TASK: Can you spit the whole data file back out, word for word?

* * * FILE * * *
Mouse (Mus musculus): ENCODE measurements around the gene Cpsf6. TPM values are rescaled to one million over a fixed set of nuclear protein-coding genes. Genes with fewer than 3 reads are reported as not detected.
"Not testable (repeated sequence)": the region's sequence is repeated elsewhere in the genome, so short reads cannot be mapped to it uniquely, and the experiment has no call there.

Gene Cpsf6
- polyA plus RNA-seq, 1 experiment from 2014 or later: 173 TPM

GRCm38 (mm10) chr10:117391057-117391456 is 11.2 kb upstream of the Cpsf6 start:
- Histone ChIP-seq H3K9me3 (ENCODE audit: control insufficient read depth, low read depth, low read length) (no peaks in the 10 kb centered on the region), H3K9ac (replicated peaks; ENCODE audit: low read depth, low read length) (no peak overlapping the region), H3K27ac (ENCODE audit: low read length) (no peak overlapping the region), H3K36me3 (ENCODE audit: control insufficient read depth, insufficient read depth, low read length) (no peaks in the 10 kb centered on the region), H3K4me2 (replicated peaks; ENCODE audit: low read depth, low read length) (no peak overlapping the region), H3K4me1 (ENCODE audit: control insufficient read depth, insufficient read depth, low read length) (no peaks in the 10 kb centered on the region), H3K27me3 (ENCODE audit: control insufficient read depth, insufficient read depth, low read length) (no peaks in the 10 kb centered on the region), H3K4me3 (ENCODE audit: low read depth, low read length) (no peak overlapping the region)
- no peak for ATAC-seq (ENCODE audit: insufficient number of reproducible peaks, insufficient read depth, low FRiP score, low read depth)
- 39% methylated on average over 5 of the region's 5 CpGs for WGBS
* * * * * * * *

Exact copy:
Mouse (Mus musculus): ENCODE measurements around the gene Cpsf6. TPM values are rescaled to one million over a fixed set of nuclear protein-coding genes. Genes with fewer than 3 reads are reported as not detected.
"Not testable (repeated sequence)": the region's sequence is repeated elsewhere in the genome, so short reads cannot be mapped to it uniquely, and the experiment has no call there.

Gene Cpsf6
- polyA plus RNA-seq, 1 experiment from 2014 or later: 173 TPM

GRCm38 (mm10) chr10:117391057-117391456 is 11.2 kb upstream of the Cpsf6 start:
- Histone ChIP-seq H3K9me3 (ENCODE audit: control insufficient read depth, low read depth, low read length) (no peaks in the 10 kb centered on the region), H3K9ac (replicated peaks; ENCODE audit: low read depth, low read length) (no peak overlapping the region), H3K27ac (ENCODE audit: low read length) (no peak overlapping the region), H3K36me3 (ENCODE audit: control insufficient read depth, insufficient read depth, low read length) (no peaks in the 10 kb centered on the region), H3K4me2 (replicated peaks; ENCODE audit: low read depth, low read length) (no peak overlapping the region), H3K4me1 (ENCODE audit: control insufficient read depth, insufficient read depth, low read length) (no peaks in the 10 kb centered on the region), H3K27me3 (ENCODE audit: control insufficient read depth, insufficient read depth, low read length) (no peaks in the 10 kb centered on the region), H3K4me3 (ENCODE audit: low read depth, low read length) (no peak overlapping the region)
- no peak for ATAC-seq (ENCODE audit: insufficient number of reproducible peaks, insufficient read depth, low FRiP score, low read depth)
- 39% methylated on average over 5 of the region's 5 CpGs for WGBS